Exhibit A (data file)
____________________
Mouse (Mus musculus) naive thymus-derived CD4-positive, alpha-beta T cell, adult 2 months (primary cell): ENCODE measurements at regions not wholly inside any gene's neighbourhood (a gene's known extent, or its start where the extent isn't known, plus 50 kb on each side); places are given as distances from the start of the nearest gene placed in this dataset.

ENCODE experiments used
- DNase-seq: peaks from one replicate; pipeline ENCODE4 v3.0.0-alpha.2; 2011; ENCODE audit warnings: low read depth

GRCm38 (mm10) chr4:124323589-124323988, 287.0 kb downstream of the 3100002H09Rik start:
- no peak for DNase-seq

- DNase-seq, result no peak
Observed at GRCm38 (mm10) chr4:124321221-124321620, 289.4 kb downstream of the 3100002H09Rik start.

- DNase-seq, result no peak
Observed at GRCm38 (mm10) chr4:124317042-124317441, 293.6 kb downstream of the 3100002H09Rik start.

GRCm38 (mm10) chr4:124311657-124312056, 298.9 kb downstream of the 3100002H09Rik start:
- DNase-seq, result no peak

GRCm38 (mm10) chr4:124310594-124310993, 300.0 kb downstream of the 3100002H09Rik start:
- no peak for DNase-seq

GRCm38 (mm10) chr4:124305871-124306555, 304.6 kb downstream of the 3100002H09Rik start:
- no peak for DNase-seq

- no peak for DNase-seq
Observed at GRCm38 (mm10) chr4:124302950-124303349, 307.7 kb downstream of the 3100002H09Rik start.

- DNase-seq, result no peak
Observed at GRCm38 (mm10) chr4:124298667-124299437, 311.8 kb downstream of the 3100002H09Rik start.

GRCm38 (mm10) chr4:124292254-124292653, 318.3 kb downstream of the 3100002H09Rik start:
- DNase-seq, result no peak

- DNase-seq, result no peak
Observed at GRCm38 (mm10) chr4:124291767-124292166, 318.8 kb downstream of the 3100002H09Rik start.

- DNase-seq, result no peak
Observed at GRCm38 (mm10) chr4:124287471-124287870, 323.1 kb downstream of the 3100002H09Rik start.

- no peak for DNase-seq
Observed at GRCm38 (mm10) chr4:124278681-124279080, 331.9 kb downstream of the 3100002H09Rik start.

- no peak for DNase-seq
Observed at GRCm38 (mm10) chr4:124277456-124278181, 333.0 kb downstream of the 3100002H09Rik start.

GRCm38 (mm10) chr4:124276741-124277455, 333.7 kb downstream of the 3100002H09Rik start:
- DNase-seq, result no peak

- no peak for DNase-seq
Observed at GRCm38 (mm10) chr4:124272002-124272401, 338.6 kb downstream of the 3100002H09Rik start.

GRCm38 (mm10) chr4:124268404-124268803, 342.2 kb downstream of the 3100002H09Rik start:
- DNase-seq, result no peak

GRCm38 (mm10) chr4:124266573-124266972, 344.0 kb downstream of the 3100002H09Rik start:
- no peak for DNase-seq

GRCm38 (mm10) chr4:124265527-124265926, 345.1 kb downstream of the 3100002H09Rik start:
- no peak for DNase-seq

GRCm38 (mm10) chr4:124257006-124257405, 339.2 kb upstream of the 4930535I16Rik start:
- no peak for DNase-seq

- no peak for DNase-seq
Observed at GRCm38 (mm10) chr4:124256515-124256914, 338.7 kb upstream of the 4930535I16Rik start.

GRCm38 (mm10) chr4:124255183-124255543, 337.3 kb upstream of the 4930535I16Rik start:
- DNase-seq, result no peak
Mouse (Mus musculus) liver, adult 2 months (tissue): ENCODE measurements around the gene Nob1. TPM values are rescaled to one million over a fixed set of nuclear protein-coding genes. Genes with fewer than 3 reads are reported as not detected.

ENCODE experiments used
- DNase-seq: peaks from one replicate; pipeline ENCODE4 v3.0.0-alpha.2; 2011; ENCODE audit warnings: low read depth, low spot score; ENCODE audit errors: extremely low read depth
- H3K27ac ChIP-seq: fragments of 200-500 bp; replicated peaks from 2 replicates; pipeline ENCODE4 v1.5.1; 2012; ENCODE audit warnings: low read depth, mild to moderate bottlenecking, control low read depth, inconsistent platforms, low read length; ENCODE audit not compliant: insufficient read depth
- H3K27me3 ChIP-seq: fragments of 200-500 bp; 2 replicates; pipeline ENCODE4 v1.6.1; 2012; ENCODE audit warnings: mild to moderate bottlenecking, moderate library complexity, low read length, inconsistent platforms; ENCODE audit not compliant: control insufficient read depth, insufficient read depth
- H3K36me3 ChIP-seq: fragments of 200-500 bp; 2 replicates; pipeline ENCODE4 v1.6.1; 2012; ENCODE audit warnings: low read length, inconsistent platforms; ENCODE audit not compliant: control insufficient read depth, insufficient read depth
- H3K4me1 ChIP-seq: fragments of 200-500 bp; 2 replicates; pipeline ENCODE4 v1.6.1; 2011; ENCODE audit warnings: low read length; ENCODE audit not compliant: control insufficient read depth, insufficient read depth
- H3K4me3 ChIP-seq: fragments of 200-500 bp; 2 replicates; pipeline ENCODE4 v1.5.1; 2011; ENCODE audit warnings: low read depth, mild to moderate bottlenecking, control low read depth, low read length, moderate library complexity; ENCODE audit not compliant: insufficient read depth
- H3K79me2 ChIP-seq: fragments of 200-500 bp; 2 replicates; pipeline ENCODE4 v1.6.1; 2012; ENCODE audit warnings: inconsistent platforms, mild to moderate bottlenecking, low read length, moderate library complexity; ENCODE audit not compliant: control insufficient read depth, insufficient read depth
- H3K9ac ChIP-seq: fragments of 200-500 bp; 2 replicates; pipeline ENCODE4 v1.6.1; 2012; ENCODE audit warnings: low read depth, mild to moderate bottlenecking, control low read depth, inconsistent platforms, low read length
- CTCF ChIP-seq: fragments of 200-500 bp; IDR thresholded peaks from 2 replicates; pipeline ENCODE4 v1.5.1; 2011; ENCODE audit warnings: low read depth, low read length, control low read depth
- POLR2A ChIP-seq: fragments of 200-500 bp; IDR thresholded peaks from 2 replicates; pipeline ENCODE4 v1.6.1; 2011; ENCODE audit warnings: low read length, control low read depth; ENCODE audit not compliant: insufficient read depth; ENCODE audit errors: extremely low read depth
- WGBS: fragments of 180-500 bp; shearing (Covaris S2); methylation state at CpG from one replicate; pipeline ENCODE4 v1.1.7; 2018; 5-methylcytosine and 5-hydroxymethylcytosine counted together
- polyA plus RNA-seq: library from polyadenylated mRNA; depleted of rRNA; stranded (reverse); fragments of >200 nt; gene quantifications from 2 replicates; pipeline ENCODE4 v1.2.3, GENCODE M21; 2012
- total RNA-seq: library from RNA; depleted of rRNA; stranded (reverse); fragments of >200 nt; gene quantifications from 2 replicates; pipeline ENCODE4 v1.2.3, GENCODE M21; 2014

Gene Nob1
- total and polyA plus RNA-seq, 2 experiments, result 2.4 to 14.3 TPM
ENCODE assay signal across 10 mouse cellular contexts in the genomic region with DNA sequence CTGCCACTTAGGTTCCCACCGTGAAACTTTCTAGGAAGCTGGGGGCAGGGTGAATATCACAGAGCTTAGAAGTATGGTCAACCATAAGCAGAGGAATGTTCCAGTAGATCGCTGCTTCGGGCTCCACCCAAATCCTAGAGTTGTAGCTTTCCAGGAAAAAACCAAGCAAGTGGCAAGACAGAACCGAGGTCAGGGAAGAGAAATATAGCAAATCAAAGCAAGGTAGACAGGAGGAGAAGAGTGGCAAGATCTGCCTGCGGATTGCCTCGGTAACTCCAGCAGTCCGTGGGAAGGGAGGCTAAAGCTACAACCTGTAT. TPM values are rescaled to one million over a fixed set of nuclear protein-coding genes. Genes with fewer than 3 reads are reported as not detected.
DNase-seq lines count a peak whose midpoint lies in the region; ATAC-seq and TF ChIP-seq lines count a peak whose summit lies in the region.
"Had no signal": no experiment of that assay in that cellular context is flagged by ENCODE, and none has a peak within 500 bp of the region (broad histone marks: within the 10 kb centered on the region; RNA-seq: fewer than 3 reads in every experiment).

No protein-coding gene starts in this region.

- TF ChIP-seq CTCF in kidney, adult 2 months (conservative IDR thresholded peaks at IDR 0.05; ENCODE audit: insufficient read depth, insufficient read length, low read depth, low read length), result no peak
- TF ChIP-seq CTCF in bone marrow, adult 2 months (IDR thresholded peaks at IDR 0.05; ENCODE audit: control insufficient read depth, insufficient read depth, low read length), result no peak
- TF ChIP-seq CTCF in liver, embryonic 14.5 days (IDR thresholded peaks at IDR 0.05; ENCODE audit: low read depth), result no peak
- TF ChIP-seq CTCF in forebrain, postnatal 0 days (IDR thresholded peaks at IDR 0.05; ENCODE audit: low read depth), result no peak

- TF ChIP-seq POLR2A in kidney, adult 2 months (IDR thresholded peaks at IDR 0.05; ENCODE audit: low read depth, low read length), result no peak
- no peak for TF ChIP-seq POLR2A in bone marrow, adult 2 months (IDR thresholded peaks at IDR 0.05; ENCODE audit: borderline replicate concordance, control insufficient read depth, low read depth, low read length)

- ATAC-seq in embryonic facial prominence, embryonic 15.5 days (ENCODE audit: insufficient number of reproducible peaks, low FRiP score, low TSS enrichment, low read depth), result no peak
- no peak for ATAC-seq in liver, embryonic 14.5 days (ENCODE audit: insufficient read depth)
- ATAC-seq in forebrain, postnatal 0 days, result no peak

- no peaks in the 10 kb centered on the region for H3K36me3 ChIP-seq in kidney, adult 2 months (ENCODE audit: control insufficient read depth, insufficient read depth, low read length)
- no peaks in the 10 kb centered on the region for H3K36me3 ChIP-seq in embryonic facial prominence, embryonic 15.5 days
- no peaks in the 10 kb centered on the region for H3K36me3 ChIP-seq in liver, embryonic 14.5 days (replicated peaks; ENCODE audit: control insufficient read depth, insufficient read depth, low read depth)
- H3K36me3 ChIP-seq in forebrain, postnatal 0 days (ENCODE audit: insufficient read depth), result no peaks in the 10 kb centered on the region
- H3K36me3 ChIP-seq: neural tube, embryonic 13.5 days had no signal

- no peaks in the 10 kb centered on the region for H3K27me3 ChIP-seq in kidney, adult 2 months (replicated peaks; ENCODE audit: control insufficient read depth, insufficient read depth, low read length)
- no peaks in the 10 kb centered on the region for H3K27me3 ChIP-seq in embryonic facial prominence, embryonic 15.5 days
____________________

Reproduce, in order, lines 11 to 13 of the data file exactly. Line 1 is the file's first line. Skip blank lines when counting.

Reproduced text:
- DNase-seq, result no peak

GRCm38 (mm10) chr4:124310594-124310993, 300.0 kb downstream of the 3100002H09Rik start:
- no peak for DNase-seq